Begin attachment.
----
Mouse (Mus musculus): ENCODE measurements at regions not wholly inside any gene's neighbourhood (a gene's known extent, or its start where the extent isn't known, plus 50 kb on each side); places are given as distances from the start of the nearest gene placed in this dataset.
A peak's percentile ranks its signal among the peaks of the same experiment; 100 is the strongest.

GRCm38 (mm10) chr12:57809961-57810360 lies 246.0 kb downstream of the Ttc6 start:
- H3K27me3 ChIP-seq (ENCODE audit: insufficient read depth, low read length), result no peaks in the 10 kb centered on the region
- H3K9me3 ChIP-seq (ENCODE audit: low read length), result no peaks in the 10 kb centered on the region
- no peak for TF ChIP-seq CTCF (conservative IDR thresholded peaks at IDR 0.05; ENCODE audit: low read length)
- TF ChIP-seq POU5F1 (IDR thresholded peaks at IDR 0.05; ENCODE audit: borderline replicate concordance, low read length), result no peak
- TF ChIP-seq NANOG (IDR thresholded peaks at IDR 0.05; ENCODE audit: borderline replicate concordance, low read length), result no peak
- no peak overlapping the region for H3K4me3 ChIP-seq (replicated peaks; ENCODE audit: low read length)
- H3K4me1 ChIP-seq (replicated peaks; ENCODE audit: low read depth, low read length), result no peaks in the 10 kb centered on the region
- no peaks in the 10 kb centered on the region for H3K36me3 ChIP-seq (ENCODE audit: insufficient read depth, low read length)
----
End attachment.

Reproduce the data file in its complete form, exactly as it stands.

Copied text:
Mouse (Mus musculus): ENCODE measurements at regions not wholly inside any gene's neighbourhood (a gene's known extent, or its start where the extent isn't known, plus 50 kb on each side); places are given as distances from the start of the nearest gene placed in this dataset.
A peak's percentile ranks its signal among the peaks of the same experiment; 100 is the strongest.

GRCm38 (mm10) chr12:57809961-57810360 lies 246.0 kb downstream of the Ttc6 start:
- H3K27me3 ChIP-seq (ENCODE audit: insufficient read depth, low read length), result no peaks in the 10 kb centered on the region
- H3K9me3 ChIP-seq (ENCODE audit: low read length), result no peaks in the 10 kb centered on the region
- no peak for TF ChIP-seq CTCF (conservative IDR thresholded peaks at IDR 0.05; ENCODE audit: low read length)
- TF ChIP-seq POU5F1 (IDR thresholded peaks at IDR 0.05; ENCODE audit: borderline replicate concordance, low read length), result no peak
- TF ChIP-seq NANOG (IDR thresholded peaks at IDR 0.05; ENCODE audit: borderline replicate concordance, low read length), result no peak
- no peak overlapping the region for H3K4me3 ChIP-seq (replicated peaks; ENCODE audit: low read length)
- H3K4me1 ChIP-seq (replicated peaks; ENCODE audit: low read depth, low read length), result no peaks in the 10 kb centered on the region
- no peaks in the 10 kb centered on the region for H3K36me3 ChIP-seq (ENCODE audit: insufficient read depth, low read length)